Table 5. Recommendations for power in number of participants for RT paradigm (1-β = 80% and 95%) by inclusion criterion.

Table 6. Recommendations for power in number of participants for Error paradigm (1-β = 80% and 95%) by inclusion criterion.

Scientists investigating statistical power in replication and research design have differing recommendations with respect to power in experimental work. For example, Simonsohn’s [49] small telescopes approach recommends at least 2.5x original sample sizes when attempting to replicate previous experimental work. As another example, Lakens and Evers [50] have put forward sequential analysis techniques designed to control Type I error rates while conserving scarce data collection resources. These and many more approaches are available that seek to balance the precision of parameter estimation and the allocation of researcher resources. In this vein, it is important to point out that the present power recommendations assume that meta-analytic effect size estimates are not biased by selective reporting. Although p-curve and funnel plot analyses did not detect systematic bias, this does not necessarily indicate that no bias is present. Thus, it remains possible that WIT effect sizes are upwardly biased in the reported literature. Researchers can and should use these recommendations as a starting point, modifying their sampling plan as needed based on available resources, desire for certainty or precision in estimation, and as additional data becomes available.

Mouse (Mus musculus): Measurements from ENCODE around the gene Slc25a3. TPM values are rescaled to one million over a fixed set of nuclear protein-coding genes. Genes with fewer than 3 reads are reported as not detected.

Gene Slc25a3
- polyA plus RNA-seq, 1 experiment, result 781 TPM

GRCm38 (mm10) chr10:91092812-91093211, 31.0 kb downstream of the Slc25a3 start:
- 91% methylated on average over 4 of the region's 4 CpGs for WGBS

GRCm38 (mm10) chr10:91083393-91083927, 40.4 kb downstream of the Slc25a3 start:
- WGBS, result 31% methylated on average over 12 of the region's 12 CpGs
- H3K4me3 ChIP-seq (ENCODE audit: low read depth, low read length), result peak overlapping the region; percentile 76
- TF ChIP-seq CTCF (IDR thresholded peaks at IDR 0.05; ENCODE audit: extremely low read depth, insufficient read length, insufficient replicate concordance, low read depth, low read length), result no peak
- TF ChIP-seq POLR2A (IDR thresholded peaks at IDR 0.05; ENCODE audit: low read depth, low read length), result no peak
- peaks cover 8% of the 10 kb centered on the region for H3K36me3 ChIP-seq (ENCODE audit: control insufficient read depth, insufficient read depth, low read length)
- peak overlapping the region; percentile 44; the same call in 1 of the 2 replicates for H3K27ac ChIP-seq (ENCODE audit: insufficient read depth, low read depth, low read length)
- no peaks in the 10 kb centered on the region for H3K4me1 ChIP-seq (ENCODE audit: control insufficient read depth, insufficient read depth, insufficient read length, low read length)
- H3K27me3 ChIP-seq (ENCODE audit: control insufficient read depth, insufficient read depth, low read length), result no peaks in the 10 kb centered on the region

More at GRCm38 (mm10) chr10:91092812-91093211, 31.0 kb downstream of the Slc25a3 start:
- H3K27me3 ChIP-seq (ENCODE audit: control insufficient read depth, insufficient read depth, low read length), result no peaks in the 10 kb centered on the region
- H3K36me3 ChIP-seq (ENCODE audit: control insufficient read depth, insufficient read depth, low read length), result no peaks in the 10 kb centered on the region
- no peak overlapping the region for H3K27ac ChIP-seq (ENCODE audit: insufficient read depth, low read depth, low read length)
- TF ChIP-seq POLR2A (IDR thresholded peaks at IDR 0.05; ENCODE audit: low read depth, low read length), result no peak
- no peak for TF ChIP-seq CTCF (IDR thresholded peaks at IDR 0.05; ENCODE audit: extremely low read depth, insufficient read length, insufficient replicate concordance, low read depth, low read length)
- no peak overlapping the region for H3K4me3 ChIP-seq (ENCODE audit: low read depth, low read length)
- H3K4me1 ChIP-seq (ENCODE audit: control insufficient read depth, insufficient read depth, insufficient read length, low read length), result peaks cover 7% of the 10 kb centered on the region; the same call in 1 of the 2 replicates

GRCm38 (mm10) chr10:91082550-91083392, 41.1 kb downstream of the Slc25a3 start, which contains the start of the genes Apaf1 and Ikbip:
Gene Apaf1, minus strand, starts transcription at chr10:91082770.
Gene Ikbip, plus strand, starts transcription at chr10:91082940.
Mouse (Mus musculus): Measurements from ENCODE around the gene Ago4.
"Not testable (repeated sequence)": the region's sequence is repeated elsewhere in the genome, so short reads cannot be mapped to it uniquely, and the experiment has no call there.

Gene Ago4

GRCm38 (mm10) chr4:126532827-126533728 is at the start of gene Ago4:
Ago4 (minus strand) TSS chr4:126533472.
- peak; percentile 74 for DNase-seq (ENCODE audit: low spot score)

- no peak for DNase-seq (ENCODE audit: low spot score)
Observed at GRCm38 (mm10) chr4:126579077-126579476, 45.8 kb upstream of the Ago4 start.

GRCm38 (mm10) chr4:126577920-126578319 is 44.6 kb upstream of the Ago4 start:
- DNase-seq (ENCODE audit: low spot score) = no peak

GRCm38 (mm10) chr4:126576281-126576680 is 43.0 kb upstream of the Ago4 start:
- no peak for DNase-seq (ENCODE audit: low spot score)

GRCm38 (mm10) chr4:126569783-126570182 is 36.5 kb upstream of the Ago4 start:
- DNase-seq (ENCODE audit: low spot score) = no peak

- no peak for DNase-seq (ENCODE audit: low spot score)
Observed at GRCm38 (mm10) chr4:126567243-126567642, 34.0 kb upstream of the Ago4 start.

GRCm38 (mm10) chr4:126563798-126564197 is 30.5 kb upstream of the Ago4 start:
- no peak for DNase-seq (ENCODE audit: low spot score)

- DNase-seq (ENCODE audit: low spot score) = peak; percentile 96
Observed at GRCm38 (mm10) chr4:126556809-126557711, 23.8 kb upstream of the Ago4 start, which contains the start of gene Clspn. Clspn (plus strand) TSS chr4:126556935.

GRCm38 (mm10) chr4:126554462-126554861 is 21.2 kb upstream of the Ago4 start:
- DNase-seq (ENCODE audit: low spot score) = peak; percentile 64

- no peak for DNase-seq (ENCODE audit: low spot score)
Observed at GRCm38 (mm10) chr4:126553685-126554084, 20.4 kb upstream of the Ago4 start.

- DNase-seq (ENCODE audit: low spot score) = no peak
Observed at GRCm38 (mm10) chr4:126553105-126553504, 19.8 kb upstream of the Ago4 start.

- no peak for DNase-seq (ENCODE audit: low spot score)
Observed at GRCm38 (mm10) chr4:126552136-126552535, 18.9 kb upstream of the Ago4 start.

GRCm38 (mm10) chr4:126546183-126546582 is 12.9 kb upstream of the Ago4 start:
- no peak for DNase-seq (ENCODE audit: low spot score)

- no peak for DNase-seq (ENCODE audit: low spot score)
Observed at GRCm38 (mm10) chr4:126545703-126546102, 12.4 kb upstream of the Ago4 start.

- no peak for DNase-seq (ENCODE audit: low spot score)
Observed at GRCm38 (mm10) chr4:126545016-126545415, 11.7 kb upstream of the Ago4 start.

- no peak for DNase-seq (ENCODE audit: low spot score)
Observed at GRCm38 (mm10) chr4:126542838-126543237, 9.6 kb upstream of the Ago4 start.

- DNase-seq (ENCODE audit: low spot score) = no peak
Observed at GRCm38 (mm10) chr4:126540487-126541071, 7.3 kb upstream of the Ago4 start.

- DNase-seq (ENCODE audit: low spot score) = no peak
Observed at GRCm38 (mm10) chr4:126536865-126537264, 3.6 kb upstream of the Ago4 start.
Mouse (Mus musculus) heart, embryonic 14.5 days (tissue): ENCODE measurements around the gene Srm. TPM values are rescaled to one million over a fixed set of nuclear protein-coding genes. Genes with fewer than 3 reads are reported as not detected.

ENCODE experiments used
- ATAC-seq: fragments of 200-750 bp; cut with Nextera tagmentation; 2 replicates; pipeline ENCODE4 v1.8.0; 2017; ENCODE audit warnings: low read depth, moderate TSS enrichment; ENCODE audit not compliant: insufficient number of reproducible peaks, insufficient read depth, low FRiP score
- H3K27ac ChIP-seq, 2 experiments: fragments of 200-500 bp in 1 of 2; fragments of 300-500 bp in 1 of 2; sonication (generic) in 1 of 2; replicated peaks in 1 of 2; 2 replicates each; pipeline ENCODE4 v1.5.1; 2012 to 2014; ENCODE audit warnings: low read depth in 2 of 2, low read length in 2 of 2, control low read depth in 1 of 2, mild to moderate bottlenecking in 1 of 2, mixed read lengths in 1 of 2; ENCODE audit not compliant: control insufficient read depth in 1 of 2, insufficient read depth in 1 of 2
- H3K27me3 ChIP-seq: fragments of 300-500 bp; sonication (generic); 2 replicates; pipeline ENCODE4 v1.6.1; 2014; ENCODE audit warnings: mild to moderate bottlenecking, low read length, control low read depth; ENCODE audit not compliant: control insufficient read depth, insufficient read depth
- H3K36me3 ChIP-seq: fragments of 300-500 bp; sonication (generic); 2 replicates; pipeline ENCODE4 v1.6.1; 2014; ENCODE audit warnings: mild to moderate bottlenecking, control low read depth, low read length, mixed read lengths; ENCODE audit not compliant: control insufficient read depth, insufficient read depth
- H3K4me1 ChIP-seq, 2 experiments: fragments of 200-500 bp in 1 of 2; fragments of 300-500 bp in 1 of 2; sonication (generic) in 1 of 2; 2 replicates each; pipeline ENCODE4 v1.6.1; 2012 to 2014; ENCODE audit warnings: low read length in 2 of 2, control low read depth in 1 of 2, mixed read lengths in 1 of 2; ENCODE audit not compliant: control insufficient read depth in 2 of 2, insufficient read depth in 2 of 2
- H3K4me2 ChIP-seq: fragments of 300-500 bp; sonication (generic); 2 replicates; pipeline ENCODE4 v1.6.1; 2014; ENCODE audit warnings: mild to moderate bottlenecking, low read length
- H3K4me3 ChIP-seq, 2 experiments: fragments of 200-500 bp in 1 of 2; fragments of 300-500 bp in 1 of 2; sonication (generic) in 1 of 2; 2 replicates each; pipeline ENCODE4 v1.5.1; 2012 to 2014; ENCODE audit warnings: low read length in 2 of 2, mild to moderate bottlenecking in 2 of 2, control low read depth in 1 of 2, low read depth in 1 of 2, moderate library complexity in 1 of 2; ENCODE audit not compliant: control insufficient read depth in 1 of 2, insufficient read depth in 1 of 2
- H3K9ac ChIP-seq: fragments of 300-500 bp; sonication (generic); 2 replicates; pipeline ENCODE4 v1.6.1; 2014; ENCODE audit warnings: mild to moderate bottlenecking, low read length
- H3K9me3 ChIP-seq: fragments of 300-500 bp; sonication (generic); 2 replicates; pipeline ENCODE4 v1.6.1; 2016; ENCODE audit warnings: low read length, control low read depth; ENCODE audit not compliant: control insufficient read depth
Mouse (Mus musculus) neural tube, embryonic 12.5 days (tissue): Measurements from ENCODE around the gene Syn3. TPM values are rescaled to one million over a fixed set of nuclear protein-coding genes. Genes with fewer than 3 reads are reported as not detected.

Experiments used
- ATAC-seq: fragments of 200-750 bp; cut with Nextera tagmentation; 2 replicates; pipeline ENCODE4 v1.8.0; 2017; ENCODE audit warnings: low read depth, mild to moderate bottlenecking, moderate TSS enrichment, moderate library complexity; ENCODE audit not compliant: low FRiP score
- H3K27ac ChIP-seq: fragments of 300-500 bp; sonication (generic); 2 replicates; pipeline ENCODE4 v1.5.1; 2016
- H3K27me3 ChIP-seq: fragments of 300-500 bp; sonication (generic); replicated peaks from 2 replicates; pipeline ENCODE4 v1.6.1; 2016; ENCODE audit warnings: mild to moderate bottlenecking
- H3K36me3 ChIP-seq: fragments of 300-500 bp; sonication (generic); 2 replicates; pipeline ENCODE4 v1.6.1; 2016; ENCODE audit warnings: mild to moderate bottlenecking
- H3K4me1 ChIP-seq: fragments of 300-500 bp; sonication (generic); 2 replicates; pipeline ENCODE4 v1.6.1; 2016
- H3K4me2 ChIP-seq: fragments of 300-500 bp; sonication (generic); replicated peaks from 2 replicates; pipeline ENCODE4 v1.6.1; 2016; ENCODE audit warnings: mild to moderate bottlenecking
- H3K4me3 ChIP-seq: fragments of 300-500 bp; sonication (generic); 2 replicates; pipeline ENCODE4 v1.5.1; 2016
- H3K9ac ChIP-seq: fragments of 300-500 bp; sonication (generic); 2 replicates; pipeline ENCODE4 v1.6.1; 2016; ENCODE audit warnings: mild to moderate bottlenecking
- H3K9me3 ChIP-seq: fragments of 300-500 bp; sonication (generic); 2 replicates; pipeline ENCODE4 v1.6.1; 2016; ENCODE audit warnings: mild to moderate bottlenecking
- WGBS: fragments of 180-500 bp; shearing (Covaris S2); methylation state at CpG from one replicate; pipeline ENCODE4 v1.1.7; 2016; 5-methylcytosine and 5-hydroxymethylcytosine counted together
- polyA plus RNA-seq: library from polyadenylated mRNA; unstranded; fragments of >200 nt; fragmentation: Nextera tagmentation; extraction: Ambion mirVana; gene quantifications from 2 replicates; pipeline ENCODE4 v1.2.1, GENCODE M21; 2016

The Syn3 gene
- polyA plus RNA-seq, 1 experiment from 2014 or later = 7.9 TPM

Independent replication of Payne (2001)

To complement this analysis of the literature and recommendations for power, I conducted an independent replication of the two experiments reported in Payne [5]. In doing this, I sought to prospectively investigate the efficacy of my power recommendations for the WIT RT and Error paradigms.

Research design